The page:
The Genius Child

It's strange really, all or most parents either think they've got one or wish they had, but how commonplace are they? What exactly is a genius? Dictionary definition:  exceptional intellectual or creative power or other natural ability.

My Brilliant Brain

Brad Newsome, reviewer
November 23, 2007
A marvellous series on the brains of some of the world's geniuses.

This marvellous series on the brains of some of the world's geniuses continues with a look at child concert pianist Marc Yu. Yu, who was seven years old at the time of filming last year, is a precocious talent, and a cheeky little beggar to boot. So was he born a genius or was he turned into one? He was a smart cookie to begin with but his constant piano practice - which he has been mad about since the age of two - has made physical changes to the structure of his brain.
This marvellous series on the brains of some of the world's geniuses continues with a look at child concert pianist Marc Yu. Yu, who was seven years old at the time of filming last year, is a precocious talent, and a cheeky little beggar to boot. So was he born a genius or was he turned into one? He was a smart cookie to begin with but his constant piano practice - which he has been mad about since the age of two - has made physical changes to the structure of his brain. The program explains, through excellent computer graphics and clear and concise interviews with scientists, that children have more than twice the number of connections in their brains that adults do. As a child grows, the brain starts snipping connections that aren't being used, so it's a case of use it or lose it right from the start.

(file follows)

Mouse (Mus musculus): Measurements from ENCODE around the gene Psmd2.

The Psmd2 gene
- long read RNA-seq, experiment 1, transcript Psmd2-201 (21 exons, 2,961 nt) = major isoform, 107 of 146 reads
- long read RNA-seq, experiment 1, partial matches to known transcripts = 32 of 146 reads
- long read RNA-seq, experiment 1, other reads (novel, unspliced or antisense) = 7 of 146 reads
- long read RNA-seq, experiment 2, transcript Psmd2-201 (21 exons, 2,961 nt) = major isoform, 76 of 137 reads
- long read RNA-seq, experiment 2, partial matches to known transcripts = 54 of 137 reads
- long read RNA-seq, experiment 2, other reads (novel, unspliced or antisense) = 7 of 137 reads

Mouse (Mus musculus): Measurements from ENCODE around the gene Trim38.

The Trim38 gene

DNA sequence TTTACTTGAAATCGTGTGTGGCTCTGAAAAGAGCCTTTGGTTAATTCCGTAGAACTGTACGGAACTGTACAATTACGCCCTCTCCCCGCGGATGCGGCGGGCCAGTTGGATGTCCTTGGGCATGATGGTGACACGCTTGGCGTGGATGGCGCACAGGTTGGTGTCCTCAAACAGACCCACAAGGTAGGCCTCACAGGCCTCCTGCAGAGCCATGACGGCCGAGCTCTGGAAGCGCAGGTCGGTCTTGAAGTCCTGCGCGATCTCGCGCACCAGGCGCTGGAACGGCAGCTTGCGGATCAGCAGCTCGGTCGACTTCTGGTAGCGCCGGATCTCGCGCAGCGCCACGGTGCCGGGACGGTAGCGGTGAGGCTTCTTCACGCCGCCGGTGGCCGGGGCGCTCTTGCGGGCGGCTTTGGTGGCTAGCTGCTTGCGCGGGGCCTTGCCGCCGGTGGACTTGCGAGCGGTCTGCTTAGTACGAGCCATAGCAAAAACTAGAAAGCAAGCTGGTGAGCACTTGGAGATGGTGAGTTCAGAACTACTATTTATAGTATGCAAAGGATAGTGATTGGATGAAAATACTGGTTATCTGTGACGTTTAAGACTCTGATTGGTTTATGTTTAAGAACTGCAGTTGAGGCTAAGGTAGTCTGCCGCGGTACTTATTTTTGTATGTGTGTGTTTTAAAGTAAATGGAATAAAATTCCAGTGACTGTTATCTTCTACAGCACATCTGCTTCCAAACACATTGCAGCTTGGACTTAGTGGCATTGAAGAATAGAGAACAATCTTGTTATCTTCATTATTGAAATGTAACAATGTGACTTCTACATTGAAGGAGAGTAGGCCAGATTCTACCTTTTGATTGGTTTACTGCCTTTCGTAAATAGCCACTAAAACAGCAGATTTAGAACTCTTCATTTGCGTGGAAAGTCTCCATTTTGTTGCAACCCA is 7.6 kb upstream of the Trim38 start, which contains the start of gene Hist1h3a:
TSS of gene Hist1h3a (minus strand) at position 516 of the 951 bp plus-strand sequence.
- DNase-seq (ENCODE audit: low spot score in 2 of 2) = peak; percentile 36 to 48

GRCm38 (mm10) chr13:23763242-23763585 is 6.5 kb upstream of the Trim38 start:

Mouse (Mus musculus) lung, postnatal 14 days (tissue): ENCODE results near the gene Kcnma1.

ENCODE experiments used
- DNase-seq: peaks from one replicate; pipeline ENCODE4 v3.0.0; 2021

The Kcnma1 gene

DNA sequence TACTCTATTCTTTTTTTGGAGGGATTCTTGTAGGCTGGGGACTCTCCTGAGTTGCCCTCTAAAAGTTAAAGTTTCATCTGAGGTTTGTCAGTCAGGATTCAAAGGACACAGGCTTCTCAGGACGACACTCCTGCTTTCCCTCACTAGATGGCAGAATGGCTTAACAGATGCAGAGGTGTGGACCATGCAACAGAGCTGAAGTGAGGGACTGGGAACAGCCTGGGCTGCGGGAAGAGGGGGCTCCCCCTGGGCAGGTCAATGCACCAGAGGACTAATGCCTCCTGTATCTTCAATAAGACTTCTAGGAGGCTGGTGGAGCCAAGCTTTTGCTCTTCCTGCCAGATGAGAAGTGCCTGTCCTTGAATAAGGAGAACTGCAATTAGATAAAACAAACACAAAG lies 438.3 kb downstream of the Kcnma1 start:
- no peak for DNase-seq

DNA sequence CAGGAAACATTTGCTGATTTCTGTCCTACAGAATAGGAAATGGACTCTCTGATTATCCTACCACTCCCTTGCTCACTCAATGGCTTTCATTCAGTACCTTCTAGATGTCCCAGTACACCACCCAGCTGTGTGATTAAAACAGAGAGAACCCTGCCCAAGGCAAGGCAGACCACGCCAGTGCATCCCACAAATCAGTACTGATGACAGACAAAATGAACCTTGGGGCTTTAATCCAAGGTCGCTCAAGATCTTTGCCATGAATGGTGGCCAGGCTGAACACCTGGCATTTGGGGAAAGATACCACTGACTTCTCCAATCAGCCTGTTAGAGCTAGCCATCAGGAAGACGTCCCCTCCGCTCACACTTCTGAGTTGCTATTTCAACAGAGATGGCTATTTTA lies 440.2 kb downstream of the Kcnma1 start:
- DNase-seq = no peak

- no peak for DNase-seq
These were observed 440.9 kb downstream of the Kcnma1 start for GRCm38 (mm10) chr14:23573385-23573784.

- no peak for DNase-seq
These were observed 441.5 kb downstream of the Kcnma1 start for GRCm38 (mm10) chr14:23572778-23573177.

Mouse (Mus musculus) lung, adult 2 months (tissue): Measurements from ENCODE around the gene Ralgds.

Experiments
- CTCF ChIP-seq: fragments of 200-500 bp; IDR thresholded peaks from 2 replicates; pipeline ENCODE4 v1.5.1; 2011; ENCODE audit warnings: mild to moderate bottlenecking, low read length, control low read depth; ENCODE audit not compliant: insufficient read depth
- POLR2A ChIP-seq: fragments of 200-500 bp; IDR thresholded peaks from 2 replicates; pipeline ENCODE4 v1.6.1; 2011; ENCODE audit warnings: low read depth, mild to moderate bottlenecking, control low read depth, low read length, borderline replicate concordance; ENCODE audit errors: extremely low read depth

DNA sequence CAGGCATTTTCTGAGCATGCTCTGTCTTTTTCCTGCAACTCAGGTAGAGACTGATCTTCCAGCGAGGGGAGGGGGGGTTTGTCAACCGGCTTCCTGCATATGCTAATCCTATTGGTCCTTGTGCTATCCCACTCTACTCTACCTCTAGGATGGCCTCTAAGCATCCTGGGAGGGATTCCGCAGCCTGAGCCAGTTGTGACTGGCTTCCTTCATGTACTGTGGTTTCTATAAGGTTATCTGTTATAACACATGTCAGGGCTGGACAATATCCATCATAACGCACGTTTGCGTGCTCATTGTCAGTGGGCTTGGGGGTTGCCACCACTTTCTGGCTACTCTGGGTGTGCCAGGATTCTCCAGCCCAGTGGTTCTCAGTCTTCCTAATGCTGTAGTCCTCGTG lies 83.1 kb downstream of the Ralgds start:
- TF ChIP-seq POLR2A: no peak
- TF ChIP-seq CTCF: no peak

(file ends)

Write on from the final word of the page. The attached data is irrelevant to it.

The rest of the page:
I wouldn't dismiss anything. There has to be an explanation as to why 8 year olds can play classical music to the level we see from this site. Easy to simply say, "They're gifted." What does THAT mean? 

Gottfried Schlaug started playing piano when he was seven years old. He could have had a career in music but, decided to become a neuroscientist instead. Gottfried has scanned the brains of dozens of professional musicians to work out how they produce the brain-power that music demands. He explains: "There's hardly any other skill, any other activity, that would involve this much brain real-estate. The right question would be: which parts of the brain are not active when playing a musical instrument?".